What kind of break from the Homeric tradition would have to occur for Circe to become, Odysseus-like, the story’s center? Miller’s Circe is able to escape those treacherous, too-tight options by asserting that “Those could not still be the only choices.” She has to stop viewing herself through the roles the epic tradition has carved out for female characters–to claim for herself the complexity and agency given to male characters. After leaving her island to right the mistake of her youth and kill Scylla, Circe is able to experience “that pleasure the bards sing of so often: homecoming.” That is, she finally gets to fill the traditional role of the hero for a moment, instead of the bit part of witch. To me, this is the crux of the kind of story Circe is. She moves from the margins of a heroic story to the center of one.
The doubled reading experience of a retelling brings to mind fanfiction, and the unending operation of multiplication it performs. Fanfiction is usually defined as fiction based on a previously existing story created by someone else, what is known as the “canon” work. When you read fanfiction, as when you read a retelling, you read more than one story. By this I mean both that there can be tens, hundreds, or thousands of versions of one story perpetuated by different fanfictions published by fans, and also that when you read any one fanfiction, you read both it and the gap between it and the canon.
One could argue that any retelling is fanfiction–many articles do just that. But I think that oversimplifies the genre of fanfiction. Fanfiction is defined by its unwholeness. It is fundamentally written to supplement a “more official” canon text. Fanfiction proclaims its own lack of authority, its invalidity. To use a science-fiction analogy that has been rolling around my head lately, fanfiction is the timeline that diverges when a time traveler makes a change. Fanfiction is the illegitimate timeline, recognized as a deviation rather than as a course correction.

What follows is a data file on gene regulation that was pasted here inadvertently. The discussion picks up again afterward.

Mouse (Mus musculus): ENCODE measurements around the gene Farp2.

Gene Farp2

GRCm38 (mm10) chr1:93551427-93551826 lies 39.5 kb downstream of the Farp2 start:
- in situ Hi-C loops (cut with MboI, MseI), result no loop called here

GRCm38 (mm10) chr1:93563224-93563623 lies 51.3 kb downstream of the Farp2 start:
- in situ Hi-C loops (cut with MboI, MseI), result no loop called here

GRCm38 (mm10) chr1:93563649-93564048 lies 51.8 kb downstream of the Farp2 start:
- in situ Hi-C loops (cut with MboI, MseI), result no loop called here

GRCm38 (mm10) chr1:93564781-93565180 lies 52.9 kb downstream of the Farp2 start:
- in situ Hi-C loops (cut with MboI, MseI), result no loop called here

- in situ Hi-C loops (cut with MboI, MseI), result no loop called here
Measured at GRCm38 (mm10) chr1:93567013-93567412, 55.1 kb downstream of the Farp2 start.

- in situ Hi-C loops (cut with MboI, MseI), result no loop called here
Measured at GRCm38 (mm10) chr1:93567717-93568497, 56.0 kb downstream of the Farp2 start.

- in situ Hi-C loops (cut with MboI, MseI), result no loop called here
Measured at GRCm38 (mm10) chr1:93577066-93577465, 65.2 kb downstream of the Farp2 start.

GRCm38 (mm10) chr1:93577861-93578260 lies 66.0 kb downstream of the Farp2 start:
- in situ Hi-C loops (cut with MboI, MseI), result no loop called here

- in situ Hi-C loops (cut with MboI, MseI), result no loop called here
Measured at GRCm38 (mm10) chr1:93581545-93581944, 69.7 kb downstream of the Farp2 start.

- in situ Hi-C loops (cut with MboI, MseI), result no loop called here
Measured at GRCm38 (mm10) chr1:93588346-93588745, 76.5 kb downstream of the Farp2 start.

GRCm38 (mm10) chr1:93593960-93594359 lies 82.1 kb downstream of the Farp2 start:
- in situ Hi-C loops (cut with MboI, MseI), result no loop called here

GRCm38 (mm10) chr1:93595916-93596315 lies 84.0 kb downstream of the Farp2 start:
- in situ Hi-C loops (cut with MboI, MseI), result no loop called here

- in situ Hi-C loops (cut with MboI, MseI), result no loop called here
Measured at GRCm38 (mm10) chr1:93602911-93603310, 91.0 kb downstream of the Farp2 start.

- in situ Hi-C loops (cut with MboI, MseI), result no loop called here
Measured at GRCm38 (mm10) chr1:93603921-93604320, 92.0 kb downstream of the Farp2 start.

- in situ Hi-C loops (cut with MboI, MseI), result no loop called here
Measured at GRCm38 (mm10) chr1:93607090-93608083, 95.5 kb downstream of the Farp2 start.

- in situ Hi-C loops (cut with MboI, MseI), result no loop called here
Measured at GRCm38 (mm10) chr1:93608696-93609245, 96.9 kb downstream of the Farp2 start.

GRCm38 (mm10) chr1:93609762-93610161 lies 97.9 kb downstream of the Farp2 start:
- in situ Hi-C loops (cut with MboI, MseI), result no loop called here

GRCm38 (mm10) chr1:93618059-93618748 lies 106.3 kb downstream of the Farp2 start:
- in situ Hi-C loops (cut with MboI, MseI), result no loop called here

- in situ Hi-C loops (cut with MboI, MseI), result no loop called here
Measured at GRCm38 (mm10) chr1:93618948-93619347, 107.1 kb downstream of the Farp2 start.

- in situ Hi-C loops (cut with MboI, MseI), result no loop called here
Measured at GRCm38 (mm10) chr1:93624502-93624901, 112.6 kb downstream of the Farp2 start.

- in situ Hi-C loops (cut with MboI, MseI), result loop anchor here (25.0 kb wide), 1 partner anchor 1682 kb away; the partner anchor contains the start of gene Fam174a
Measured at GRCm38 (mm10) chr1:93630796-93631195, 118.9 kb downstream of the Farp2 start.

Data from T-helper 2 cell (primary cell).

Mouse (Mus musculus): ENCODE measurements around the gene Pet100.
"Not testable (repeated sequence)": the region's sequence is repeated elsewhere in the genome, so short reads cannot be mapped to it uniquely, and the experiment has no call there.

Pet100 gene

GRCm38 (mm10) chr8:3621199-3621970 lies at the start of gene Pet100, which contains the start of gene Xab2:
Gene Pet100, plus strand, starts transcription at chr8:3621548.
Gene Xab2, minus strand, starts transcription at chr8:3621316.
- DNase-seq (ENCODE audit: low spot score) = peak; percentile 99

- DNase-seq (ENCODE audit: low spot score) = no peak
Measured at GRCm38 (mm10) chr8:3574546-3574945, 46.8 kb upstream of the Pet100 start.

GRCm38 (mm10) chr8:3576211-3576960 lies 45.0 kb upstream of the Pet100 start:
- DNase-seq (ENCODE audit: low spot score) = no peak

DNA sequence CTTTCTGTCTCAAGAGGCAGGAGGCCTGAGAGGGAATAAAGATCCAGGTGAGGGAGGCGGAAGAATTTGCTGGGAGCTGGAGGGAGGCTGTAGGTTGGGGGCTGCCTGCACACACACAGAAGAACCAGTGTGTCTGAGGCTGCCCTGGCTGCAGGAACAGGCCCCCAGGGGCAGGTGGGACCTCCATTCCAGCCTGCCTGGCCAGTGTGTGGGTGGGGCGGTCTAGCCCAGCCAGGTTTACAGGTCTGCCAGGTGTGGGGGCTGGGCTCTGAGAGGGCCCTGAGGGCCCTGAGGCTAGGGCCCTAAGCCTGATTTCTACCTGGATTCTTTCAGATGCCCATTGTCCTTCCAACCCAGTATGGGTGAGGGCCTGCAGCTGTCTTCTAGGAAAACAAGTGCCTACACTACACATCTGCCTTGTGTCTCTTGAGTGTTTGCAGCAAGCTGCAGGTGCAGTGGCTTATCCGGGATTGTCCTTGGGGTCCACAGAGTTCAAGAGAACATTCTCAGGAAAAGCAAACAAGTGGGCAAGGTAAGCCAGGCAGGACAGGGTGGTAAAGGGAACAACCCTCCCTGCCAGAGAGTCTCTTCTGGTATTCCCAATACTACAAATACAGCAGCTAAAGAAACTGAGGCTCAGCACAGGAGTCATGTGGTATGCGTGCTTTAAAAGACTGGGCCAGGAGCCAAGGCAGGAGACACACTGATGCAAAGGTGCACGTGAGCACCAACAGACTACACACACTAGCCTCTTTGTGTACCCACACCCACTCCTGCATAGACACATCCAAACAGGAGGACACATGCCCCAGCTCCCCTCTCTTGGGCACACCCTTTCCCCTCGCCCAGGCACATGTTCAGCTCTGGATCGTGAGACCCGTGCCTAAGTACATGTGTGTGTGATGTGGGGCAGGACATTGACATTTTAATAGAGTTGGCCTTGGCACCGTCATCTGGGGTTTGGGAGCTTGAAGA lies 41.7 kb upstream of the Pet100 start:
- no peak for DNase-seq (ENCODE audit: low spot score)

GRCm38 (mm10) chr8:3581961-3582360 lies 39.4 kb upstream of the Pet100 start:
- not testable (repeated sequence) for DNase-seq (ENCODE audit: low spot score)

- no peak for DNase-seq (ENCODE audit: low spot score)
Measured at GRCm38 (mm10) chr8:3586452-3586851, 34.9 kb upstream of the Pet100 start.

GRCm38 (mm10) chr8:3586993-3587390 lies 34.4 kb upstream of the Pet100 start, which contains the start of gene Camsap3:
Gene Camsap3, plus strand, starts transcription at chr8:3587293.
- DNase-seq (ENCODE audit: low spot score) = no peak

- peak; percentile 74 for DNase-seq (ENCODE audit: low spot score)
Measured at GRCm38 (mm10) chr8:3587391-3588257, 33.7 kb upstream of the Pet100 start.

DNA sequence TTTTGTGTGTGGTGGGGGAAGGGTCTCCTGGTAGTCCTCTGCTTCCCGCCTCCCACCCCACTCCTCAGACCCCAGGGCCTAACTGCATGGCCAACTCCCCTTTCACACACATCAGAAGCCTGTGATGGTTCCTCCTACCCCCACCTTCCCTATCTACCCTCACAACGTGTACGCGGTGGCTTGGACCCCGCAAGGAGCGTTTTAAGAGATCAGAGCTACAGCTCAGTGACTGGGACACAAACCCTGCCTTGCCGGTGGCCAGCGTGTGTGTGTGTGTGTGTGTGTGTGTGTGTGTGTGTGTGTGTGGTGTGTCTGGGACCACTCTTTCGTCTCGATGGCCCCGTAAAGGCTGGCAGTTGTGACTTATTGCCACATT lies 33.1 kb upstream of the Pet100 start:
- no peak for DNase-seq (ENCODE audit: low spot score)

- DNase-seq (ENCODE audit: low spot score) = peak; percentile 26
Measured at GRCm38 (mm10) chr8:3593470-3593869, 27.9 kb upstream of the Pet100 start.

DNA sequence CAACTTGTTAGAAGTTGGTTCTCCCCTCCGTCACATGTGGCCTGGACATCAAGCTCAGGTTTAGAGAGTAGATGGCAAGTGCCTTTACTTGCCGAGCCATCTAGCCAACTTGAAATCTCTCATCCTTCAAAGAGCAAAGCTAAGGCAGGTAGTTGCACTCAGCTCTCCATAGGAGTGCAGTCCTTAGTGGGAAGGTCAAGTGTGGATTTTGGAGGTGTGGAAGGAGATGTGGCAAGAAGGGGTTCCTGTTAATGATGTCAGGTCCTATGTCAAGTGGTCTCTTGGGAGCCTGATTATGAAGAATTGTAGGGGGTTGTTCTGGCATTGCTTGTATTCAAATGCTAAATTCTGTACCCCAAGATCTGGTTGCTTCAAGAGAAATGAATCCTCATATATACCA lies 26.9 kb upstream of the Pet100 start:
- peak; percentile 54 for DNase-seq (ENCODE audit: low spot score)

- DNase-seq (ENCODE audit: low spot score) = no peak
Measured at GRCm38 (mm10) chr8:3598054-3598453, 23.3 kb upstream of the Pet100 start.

Miller’s Circe asserts its own right to be “canon,” which makes it distinct from fanfiction hosted on sites like Archive of Our Own (where hundreds of Circe-themed works can however be found, as well as more than 20 based on Miller’s version). Being published as a book which costs money rather than on a free online archive is part of that claim; so is writing the story so that it is understandable to those who have not read the Odyssey; so is the book’s interrogation of the many ways Circe’s story might be told. As Miller says, Circe is “a balancing.”
To weigh on the other side of the scale from the Odyssey, Circe has to assert itself as an equally valid telling of the story. It cannot reside in the unauthorized space of fanfiction–a space still underanalyzed for its artistic possibilities–because fanfiction is the margins. To Miller, by contrast, Circe’s story needs to take up the same space as Odysseus’s does. Like Circe the character finding a place in the center of the story, Circe the book subverts by taking center stage.
Miller, Madeline. Circe. New York: Little Brown & Company, 2018.
Abigael Good is a graduating senior at Brandeis University, majoring in Women’s, Gender, and Sexuality Studies and Judaic Studies. She loves retellings and exploring the storytelling potential of fanfiction.